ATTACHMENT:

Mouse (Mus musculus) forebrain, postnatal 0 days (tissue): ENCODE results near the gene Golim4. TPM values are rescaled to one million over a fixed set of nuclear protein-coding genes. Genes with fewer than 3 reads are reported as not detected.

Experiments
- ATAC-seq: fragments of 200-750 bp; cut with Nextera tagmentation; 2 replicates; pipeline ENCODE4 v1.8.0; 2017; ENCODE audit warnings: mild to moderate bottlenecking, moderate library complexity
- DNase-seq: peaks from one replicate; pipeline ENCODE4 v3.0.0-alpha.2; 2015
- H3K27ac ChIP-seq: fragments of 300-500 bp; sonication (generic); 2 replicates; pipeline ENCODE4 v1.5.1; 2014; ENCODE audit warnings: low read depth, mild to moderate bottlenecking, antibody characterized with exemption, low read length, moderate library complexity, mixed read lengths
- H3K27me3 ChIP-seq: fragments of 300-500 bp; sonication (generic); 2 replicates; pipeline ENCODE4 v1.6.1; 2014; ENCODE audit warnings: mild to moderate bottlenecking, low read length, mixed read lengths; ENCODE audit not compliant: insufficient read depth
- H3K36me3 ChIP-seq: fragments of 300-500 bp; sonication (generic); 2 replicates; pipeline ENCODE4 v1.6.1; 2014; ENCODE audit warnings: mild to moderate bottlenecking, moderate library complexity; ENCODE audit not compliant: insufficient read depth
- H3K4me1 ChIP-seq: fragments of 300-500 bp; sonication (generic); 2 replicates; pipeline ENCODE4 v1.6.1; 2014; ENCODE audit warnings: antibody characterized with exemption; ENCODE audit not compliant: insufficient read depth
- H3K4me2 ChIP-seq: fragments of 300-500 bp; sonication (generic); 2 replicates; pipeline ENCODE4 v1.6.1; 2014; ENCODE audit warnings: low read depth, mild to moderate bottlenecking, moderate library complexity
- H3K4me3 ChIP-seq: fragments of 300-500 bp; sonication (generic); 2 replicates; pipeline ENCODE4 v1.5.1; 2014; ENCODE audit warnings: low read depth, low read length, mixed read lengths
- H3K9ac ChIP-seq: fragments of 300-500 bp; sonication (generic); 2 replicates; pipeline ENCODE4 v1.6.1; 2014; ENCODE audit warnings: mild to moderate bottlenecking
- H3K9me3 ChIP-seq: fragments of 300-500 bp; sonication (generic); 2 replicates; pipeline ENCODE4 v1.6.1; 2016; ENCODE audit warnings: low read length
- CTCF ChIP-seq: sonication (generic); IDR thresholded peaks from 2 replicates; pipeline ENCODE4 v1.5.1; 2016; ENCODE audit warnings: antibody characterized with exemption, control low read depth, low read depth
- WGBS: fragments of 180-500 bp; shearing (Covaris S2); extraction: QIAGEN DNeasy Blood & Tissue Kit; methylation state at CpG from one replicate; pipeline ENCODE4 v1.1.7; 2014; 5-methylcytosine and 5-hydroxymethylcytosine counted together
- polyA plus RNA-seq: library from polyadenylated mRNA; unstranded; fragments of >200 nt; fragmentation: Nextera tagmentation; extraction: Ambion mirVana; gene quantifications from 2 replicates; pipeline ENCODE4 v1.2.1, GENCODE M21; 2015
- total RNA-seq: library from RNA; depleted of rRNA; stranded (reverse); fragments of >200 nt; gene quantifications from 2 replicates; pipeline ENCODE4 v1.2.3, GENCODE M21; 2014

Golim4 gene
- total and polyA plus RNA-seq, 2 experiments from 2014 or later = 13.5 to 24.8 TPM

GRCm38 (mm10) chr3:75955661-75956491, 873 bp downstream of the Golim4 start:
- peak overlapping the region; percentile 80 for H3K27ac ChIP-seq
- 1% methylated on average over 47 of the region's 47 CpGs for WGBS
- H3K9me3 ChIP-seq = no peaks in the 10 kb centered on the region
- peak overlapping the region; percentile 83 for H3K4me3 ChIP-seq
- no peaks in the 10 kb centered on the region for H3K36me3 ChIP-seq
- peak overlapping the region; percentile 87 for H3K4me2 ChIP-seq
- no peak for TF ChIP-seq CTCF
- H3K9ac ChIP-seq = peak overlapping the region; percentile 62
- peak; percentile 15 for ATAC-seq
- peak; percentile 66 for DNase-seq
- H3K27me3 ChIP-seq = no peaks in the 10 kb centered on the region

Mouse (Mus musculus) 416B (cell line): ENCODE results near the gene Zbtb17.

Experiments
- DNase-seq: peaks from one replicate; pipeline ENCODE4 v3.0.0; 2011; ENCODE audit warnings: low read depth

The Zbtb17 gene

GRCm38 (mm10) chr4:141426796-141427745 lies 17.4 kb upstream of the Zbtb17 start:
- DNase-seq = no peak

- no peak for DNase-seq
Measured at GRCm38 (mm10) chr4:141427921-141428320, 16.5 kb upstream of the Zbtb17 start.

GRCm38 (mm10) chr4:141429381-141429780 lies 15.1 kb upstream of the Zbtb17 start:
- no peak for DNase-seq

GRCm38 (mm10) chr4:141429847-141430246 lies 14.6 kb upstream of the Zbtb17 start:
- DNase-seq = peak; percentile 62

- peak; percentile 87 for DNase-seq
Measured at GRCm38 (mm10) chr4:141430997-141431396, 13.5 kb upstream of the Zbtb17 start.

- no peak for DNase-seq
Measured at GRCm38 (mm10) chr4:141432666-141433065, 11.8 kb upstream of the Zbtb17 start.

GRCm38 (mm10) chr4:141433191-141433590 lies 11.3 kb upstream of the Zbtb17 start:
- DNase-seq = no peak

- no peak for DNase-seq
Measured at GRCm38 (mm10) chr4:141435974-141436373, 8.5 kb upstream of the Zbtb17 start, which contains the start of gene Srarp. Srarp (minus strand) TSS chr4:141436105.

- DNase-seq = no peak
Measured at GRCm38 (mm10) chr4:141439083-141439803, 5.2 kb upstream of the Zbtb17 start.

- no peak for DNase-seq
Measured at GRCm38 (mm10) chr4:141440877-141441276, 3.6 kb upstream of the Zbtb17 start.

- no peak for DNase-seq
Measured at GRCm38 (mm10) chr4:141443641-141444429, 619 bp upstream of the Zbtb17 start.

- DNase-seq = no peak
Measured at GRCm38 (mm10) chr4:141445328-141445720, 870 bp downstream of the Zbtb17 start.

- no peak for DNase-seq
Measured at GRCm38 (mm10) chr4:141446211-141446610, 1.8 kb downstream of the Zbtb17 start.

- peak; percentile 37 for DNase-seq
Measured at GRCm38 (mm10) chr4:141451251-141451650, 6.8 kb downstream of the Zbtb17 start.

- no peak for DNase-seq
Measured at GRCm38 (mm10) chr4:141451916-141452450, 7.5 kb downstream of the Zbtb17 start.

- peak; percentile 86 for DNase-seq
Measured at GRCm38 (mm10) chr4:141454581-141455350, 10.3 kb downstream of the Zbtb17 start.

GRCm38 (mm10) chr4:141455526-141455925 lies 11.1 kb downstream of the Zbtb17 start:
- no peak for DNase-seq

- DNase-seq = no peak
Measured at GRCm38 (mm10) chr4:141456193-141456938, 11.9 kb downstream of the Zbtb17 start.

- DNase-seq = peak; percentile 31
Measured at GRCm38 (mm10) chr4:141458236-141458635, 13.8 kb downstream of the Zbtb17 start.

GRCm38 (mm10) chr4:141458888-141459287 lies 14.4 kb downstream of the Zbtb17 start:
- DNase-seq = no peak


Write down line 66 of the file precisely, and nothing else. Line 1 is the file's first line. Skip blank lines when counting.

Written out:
Measured at GRCm38 (mm10) chr4:141454581-141455350, 10.3 kb downstream of the Zbtb17 start.